Fahrenheit .407

Listen: Ichiro is the Guy Montag of George Sisler.

Like many students, I read Ray Bradbury’s dystopian classic, Fahrenheit 451, in middle school. Several of its ideas stuck with me for years afterward and I picked up a personal copy not long ago, to keep them fresh.

Near its climax, protagonist Guy Montag joins a clan of exiles who protect the written word from state-organized destruction. They memorize whole manuscripts as hedge against an American society locked in fiery struggle against its own texts. Guy’s recall of a portion of the Old Testament book of Ecclesiastes becomes his torch to carry.

Whatever your religious background, many SABR readers also know some Ecclesiastes, thanks to Pete Seeger’s adaptation of its third chapter into the 1960s folk-rock hit “Turn! Turn! Turn! (To Everything There is a Season),” intersecting with antiwar themes from Bradbury’s 1953 novel.

This cultureball matters to me now because of the link between Ichiro, one of our greatest 21st century players, and George Sisler, his parallel from a century ago.

I used to know just table scraps about the onomatopoeically “hot” Sisler. I remember lots of other stuff, like how Dave Philley spent three years as a Phillie (1958-60) and Johnny Podres finished his career with the Padres (1969). Yet…diddly about “the greatest player in St. Louis Browns history.”

Just a handful of significant facts came to mind when I started this article: he hit over .400 twice, they called him “Gorgeous George” (predating the pro wrestler), and Ichiro broke Sisler’s single-season hits record. Oh, and he appeared in the 1972 Kellogg’s All-Time Greats set.

Sisler retired in 1930, explaining why I find him so unfindable. Despite writing about cards for years at the Number 5 Type Collection, almost all of my card research follows Goudey Gum’s 1933 baseball debut, making earlier players a crapshoot. Even my deep dive into a trivial question, “Who’s E.T. Cox and why’d he appear on a card in 1927?” stands out for what didn’t happen, not what did.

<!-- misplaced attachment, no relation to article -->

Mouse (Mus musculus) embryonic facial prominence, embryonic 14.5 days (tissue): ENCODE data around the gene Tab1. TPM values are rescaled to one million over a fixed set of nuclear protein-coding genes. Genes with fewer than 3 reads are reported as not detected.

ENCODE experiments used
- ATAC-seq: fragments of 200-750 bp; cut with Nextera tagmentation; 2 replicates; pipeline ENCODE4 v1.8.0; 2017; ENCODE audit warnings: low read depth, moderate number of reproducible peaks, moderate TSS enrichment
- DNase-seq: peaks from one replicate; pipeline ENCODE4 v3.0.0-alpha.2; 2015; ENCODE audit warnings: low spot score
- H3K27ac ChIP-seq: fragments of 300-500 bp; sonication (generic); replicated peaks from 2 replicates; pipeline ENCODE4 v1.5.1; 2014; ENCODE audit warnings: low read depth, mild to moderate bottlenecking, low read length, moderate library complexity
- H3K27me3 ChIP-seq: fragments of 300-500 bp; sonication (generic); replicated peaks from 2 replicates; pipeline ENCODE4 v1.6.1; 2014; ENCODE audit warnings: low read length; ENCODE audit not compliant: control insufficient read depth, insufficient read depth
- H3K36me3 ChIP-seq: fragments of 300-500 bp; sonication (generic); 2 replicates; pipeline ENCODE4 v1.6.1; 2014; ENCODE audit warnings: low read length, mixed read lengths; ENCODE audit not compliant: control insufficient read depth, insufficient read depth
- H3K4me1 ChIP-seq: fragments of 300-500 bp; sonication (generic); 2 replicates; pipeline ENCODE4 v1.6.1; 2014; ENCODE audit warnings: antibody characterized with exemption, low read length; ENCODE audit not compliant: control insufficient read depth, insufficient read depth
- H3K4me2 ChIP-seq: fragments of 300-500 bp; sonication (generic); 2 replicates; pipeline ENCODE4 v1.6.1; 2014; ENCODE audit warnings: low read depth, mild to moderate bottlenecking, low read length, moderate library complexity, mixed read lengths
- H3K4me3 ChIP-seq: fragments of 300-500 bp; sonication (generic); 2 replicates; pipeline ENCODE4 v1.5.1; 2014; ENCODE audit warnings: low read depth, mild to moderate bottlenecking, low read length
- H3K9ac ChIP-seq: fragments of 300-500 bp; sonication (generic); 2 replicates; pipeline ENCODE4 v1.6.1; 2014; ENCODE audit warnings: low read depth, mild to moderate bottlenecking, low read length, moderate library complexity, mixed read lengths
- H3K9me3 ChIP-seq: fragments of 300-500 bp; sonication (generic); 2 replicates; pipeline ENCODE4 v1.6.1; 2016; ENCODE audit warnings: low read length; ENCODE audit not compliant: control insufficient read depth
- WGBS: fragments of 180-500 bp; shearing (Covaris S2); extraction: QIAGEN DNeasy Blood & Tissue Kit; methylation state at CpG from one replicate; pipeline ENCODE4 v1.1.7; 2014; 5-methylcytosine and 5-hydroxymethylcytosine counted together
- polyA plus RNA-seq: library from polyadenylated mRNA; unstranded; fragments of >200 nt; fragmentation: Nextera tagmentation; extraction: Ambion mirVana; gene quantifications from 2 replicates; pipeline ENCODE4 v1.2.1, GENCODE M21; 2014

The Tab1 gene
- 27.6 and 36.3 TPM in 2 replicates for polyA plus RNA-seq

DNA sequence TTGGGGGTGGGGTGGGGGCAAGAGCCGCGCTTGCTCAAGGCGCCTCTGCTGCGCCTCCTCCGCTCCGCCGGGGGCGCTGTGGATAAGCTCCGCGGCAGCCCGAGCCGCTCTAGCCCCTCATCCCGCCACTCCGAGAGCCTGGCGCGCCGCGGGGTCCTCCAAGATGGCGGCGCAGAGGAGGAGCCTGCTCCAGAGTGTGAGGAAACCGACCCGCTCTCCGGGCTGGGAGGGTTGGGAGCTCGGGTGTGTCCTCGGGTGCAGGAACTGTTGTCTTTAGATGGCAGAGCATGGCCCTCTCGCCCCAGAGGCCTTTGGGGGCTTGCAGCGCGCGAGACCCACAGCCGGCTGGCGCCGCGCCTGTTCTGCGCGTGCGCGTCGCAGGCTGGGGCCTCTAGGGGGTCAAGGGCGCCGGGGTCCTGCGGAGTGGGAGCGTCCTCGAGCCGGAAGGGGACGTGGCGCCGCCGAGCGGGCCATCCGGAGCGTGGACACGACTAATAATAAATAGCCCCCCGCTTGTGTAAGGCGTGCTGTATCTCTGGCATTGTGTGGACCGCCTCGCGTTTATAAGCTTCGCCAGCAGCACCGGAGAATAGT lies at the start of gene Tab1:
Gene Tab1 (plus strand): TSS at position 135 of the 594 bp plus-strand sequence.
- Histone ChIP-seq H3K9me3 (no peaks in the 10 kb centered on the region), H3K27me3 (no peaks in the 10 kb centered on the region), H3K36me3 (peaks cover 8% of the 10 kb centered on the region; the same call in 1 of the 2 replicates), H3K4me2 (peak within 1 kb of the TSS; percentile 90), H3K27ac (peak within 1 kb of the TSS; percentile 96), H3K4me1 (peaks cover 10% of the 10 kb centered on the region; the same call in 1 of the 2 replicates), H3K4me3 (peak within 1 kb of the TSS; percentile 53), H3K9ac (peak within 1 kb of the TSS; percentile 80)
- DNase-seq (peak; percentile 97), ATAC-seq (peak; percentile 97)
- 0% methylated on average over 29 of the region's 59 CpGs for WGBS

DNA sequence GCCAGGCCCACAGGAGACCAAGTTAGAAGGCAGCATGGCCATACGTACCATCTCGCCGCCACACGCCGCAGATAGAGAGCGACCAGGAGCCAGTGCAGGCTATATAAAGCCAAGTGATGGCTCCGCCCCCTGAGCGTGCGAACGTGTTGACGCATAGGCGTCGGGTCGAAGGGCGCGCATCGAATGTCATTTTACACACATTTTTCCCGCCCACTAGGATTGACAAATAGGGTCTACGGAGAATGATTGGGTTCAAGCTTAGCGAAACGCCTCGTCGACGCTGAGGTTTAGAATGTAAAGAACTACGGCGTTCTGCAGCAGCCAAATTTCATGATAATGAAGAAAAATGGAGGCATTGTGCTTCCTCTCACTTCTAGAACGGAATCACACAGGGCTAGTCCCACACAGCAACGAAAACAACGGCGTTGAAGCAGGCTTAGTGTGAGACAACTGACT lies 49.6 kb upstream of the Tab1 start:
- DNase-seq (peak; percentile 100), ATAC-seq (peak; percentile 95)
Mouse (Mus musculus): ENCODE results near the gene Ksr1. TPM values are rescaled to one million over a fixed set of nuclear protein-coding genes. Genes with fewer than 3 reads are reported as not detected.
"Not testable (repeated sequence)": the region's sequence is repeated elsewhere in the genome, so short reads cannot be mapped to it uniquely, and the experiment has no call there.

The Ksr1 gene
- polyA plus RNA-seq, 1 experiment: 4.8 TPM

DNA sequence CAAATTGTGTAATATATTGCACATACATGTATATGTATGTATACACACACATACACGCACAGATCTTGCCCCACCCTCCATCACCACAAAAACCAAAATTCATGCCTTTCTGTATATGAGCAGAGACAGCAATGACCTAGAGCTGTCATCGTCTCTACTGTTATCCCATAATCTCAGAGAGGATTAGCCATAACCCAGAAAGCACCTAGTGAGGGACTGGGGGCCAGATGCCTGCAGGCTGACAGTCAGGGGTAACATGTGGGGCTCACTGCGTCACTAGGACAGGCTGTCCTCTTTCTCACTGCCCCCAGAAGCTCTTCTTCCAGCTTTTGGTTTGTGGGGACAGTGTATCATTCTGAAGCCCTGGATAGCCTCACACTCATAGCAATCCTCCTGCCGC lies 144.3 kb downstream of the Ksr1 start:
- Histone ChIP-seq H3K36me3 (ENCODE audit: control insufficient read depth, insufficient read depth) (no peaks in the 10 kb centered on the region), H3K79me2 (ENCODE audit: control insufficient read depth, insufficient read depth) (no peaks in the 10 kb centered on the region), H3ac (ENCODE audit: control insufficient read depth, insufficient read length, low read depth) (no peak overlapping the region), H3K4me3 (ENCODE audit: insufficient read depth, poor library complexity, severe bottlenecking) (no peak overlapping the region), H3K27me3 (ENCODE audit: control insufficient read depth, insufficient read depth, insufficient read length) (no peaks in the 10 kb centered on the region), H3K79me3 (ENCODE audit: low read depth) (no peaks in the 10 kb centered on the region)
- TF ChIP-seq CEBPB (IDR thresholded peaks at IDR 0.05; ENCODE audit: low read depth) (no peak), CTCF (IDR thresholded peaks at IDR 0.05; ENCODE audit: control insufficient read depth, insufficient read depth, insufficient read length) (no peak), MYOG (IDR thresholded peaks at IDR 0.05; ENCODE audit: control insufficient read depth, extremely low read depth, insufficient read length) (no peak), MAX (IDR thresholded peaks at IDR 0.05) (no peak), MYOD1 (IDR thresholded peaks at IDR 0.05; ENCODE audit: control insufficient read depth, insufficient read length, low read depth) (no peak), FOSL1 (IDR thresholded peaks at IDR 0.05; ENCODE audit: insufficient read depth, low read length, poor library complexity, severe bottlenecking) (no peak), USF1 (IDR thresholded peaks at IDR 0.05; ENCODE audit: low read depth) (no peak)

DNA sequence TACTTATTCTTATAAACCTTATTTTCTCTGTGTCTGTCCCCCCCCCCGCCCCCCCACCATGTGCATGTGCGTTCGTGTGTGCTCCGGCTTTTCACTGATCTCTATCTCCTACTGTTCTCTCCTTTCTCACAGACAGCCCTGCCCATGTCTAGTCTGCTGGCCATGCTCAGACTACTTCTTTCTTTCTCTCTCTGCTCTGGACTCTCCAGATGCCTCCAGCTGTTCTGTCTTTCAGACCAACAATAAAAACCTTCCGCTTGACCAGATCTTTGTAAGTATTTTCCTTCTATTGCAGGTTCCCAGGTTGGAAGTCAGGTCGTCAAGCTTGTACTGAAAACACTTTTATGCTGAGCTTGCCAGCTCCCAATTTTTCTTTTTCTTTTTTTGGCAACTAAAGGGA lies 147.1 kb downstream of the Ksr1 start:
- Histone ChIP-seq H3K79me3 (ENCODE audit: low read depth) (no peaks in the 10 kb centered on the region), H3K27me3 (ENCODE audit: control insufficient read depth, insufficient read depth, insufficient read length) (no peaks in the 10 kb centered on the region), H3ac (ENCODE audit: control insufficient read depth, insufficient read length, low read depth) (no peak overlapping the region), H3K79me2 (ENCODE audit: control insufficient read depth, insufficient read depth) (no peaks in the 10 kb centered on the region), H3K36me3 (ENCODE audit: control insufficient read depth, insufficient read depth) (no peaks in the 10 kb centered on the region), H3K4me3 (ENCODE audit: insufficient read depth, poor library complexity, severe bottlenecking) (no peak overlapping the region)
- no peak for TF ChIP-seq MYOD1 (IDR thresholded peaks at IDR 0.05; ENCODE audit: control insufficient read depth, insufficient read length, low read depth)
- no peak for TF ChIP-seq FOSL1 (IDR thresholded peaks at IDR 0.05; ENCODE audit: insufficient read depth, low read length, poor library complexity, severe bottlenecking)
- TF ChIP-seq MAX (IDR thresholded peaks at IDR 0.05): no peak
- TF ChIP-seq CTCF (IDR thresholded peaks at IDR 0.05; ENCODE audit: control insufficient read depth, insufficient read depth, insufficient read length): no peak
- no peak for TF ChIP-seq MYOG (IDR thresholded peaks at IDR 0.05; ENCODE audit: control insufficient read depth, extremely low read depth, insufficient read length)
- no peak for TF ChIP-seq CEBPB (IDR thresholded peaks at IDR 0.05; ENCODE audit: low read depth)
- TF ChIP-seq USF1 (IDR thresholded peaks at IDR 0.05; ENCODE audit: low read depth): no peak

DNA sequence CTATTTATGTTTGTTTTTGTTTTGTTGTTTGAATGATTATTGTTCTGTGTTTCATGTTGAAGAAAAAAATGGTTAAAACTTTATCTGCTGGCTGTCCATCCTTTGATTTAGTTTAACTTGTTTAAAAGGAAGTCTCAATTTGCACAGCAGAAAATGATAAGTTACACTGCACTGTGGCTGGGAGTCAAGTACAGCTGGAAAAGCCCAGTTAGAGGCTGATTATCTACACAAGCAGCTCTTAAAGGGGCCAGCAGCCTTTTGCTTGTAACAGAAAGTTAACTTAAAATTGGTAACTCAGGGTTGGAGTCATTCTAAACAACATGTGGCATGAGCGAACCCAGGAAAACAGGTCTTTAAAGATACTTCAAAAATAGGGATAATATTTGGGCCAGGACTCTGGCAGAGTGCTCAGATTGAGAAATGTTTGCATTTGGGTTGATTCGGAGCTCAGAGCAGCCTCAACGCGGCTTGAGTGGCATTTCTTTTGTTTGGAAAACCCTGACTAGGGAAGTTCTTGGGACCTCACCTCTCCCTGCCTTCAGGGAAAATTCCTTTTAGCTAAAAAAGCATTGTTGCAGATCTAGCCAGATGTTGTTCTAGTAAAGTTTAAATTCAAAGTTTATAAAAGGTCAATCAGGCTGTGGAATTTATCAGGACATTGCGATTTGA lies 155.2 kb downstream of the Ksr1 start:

I give Ichiro full marks for breaking an 84-year-old record when he notched 262 hits in 2004. Yet hitting isn’t their sole connection. Let’s catch up with George, circa 1920.

Kids could buy this artful W514, trimmed from a strip of five, out of arcade vending machines during Sisler’s mammoth performance for an otherwise fair-t0-middling 1920 Browns squad.

  • .407 average, 1.082 OPS, 182 OPS+
  • MLB record-setting 257 hits, in 154 game era
  • 49 doubles, 18 triples, 19 homers, 42 SB

Zero other seasons in MLB history include that balance of speed and power. None! Ichiro came close as a base runner, stealing 40+ bases five times, turning ground ball singles into scoring threats. As frosting to his power cake, George Sisler led the AL in steals four times.

Even if you drop stolen bases as criteria, just one other season in history, Lou Gehrig’s 1927, includes at least 49 doubles, 18 triples, and 19 homers. The Iron Horse, of course, enjoyed Murderers’ Row as “protection” for his spot in the lineup. St. Louis, however, depended on George’s stealing prowess just to get more guys in scoring position.

This photo from Sisler’s other 1920 card, part of the scarce Holsum bread issue, hearkens back to his younger days as a southpaw pitcher. (Read George’s SABR bio for those details.)